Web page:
In part one of the series, industry leaders in India said manufacturing capacity in the country could deal with up a market of up to 15GW.
In the second part of the look at India’s burgeoning wind power sector, Windpower Monthly investigates the challenges in terms of human resource requirements, financing and permitting.
Despite the sudden spurt in market size from 1.7GW in FY18 to about 8GW this fiscal (FY19), the industry seems geared up for the HR challenge.
"A multiple increase in capacity does not mean proportionate increase in human resources. We need to optimise existing resources and intensify training and capacity building.
"At Suzlon, we are training nearly 100 people every month in our in-house training centre to equip them to take on new roles," said Tulsi Tanti, chairman at turbine manufacturer Suzlon Energy.
Ramesh Kymal, CEO of onshore business of Siemens Gamesa India said: "We did not lay off anyone during the lean period but at these volumes, we need specially trained people in certain areas like blade manufacturing and testing.
"But I believe that this is a short-term challenge as the required resources and skill-sets can be developed in three to six months."
Domestic financing was seen as a low-risk area. Tanti said: "Many big players are replacing debt with the bond market allowing the lenders to lend again to the sector.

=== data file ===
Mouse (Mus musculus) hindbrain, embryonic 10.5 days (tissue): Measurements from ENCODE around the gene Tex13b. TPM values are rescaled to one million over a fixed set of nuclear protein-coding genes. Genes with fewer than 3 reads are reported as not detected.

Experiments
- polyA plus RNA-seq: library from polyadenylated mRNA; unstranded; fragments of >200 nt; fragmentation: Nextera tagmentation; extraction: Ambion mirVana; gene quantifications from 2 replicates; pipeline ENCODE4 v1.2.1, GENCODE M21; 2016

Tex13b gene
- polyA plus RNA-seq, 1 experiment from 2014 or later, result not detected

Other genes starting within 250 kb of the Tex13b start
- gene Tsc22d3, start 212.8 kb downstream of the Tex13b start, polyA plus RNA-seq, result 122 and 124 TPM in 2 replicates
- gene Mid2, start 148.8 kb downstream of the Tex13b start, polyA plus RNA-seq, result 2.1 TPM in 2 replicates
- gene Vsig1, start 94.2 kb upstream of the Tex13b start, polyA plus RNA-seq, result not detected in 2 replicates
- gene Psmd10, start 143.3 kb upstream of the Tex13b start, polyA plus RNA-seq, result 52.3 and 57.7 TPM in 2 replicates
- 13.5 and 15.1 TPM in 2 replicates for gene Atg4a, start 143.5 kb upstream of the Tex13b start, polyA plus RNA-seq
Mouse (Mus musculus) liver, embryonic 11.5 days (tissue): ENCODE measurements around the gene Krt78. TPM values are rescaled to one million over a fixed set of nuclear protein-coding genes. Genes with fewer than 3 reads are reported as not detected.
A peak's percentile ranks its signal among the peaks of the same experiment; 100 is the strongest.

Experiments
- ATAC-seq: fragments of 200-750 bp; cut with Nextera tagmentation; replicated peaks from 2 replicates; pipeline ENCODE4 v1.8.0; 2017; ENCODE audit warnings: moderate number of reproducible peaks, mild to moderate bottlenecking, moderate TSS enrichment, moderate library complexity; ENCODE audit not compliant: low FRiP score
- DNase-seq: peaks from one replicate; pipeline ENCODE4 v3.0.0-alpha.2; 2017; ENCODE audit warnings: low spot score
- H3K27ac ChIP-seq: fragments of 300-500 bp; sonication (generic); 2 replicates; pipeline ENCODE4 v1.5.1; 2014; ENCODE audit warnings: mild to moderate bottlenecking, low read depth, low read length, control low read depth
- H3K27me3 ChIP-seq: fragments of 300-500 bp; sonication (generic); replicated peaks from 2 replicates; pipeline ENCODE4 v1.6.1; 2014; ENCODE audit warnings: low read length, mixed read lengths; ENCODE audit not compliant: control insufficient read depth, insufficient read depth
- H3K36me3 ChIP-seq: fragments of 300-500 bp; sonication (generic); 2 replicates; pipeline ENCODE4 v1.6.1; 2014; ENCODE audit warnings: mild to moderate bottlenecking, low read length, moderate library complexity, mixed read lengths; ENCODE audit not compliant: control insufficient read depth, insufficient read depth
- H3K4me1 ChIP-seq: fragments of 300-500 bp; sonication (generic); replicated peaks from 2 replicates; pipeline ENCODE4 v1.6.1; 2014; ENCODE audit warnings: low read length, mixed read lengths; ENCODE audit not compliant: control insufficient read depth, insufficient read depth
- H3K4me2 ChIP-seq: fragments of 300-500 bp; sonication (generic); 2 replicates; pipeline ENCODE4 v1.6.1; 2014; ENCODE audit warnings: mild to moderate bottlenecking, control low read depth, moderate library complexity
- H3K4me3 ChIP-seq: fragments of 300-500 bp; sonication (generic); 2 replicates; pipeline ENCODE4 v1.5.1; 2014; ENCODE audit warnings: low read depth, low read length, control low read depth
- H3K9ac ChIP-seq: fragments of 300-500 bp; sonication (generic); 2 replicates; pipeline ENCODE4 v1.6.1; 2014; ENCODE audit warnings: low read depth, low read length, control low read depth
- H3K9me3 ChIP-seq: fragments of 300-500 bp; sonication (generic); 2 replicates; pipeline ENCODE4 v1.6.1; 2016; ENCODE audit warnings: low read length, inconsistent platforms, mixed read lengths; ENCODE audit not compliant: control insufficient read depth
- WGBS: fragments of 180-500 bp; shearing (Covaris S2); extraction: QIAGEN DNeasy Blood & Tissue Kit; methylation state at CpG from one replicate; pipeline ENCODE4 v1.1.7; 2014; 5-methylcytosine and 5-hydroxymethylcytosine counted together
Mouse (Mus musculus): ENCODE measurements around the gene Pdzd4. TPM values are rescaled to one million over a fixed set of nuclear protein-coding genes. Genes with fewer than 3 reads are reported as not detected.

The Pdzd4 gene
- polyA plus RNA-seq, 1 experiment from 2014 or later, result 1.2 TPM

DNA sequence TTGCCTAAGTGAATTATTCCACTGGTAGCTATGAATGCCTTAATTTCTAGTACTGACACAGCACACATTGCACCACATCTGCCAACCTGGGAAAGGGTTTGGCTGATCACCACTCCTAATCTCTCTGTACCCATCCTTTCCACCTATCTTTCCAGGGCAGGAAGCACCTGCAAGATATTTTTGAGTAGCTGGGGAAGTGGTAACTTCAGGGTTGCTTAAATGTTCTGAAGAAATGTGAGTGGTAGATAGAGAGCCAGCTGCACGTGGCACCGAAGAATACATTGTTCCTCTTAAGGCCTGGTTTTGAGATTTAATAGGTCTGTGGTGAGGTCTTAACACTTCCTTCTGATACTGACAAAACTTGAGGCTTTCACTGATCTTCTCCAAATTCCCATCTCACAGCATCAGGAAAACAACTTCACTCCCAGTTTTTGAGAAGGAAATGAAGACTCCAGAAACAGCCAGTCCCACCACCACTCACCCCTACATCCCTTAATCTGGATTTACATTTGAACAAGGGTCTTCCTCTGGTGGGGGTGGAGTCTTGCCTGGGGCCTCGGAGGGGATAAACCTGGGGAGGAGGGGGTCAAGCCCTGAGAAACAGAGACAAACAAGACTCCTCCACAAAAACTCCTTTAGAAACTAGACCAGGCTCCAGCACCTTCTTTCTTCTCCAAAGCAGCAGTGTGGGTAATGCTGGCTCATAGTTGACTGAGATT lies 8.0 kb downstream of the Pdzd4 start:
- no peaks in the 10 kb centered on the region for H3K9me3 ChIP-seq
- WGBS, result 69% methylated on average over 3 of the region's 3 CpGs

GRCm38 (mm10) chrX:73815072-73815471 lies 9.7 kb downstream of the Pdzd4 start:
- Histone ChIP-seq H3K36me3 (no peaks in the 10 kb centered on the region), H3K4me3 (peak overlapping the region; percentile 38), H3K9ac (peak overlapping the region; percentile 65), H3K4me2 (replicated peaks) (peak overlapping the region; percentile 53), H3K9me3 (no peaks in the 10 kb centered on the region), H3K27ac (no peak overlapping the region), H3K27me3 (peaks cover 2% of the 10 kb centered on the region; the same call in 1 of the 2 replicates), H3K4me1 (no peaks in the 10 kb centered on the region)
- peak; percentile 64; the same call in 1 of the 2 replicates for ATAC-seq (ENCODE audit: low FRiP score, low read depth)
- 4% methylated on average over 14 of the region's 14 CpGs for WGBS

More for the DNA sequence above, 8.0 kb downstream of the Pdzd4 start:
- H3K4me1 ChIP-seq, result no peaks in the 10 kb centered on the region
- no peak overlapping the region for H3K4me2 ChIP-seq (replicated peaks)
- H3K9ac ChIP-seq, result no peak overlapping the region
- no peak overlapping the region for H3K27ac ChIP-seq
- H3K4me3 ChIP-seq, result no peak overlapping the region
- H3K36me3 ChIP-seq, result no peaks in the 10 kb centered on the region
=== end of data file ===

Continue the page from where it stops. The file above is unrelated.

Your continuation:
"Domestic banks have liquidity and are increasingly finding wind sector a safe bet as it is backed by a 25-year power purchase agreement."
Sunil Jain, CEO of developer Hero Future Energies and president of the Wind Independent Power Producers Association (WIPPA), speaking from the investors side contended: "The current project sizes require a project funding of $200-250 million and big groups like Hero can raise the finance.
"It could be a constraint for small players but there are many new options available including sector-focused lending institutions like PFC (Power Finance Corporation) and the Indian Renewable Energy Development Agency (IREDA) that are actively funding projects."
The major challenge relates to grid connectivity allocation and access.
Many developers had reserved substation inter-connection capacities in anticipation of bid wins. The central regulator allowed this reservation on a first come first serve basis.
However, many of the eventual bid winners were near the back of the queue and denied connectivity access.
"The problem was with the old regulation. The ministry of new and renewable energy applied to the central regulator for change of regulation and the regulator recently released a draft regulation allowing bid winners to get priority access," said Jain.
However, he also added, "Even if the players get priority access, the capacity availability is constrained."
Acknowledging this problem Kymal said, "Everyone is going to the same area and the accessing inter-connection capacity is really a challenge.
"Many bidders planned for connectivity at 220KV level but now find that they will have to plan for connectivity at 400KV level as the 220KV capacity is full. While this may not result in a delay but would mean additional costs"